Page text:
Systematic review and meta-analysis of single-incision versus conventional laparoscopic appendectomy in children

Ze Zhang, Yanan Wang, Ruoyan Liu, Liying Zhao, Hao Liu, Jianming Zhang, Guoxin Li
Journal of Pediatric Surgery 2015, 50 (9): 1600-9

BACKGROUND: Increasing evidence has indicated that single-incision laparoscopic appendectomy (SILA) is a safe procedure that has a comparable clinical outcome to conventional multiport laparoscopic appendectomy (CLA) in adult patients. Nevertheless, the use of SILA in pediatric patients is still controversial, and systematic reviews that compare SILA and CLA in children are lacking in the current literature.

METHODS: A literature search in MEDLINE, EMBASE, Cochrane library, and was performed to identify eligible studies that were conducted between January 1998 and September 2014. Primary outcome measures were total postoperative complications, wound infection, intra-abdominal abscess, ileus, and wound hematoma. Secondary outcome measures were operative time, length of hospital stay and the frequency of use of additional analgesics. The random effect model was used for the meta-analysis.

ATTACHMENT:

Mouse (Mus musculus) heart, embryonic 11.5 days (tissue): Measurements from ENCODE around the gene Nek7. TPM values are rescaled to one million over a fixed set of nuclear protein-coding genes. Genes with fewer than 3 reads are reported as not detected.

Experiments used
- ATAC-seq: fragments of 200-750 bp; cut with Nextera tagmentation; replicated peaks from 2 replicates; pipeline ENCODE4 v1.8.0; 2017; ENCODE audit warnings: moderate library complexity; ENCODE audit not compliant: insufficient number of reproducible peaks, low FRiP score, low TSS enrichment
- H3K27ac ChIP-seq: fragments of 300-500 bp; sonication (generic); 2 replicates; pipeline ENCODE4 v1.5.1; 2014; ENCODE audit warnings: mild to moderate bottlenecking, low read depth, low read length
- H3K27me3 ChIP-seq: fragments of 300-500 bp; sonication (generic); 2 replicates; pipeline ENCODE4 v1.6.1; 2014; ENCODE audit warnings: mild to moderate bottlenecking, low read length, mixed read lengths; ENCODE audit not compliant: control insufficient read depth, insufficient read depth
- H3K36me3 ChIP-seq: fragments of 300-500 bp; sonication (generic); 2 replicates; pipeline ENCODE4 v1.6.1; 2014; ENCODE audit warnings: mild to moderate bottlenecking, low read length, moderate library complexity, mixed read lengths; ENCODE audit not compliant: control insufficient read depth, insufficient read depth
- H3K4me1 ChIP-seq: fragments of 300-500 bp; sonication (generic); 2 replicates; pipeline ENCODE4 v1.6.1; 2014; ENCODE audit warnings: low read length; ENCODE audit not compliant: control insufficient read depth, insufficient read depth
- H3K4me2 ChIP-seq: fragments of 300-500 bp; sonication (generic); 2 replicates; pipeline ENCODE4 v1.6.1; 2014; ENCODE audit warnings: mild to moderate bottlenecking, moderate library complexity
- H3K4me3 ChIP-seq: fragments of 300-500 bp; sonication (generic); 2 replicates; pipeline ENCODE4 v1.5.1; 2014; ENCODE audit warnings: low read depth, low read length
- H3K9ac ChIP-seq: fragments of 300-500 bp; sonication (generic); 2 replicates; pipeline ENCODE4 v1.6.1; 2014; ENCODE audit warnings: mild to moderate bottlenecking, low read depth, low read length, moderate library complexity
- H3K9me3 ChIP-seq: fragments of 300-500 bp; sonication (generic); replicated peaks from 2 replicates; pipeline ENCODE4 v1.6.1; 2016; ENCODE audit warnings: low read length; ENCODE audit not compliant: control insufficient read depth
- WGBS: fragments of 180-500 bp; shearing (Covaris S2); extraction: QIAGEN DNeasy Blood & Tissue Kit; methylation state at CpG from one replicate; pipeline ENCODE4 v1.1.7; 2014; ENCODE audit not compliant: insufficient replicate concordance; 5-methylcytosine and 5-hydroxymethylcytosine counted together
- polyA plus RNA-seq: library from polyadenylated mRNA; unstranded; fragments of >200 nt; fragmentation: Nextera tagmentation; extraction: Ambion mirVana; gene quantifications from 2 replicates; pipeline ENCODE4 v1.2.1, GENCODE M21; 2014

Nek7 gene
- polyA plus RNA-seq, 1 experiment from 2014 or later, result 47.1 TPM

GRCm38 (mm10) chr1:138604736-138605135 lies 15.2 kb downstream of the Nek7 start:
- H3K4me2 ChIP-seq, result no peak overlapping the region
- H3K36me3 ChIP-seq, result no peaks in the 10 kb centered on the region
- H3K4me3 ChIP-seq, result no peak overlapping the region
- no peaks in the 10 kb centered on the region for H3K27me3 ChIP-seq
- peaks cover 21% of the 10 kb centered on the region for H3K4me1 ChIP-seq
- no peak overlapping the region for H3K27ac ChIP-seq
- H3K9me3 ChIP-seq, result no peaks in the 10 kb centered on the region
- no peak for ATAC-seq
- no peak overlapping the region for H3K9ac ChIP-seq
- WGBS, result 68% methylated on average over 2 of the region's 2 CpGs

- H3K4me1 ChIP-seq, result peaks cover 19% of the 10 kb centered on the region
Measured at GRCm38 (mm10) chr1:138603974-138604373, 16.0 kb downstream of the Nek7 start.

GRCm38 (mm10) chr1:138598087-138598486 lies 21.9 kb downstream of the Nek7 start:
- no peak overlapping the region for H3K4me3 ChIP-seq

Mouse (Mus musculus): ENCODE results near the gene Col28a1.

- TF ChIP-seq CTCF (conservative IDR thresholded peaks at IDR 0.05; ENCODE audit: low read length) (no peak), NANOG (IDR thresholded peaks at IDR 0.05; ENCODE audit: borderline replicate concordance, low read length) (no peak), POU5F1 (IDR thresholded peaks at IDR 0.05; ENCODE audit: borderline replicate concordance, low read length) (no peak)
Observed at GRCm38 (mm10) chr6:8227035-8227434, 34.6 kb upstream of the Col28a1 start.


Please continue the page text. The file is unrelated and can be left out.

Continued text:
RESULTS: The literature search identified 2 randomized clinical trials and 12 nonrandomized clinical trials that met the inclusion criteria for the meta-analysis. These studies included a total of 2249 patients: 744 who underwent SILA and 1505 who underwent CLA. No significant differences were observed between the groups with respect to the incidence of total postoperative complications, intraabdominal abscess, ileus, wound hematoma, length of hospital stay, or the frequency of use of additional analgesics. However, SILA was associated with a higher incidence of wound infection (OR=2.25; 95%=1.21-4.17; P=0.01) compared with CLA and required a longer operative time (WMD=5.73 minutes; 95% CI=4.17-7.28; P<0.00001).

CONCLUSIONS: SILA seems to be a relatively feasible and safe procedure without any superiority to CLA. Thus, SILA may not be a better approach for pediatric patients.

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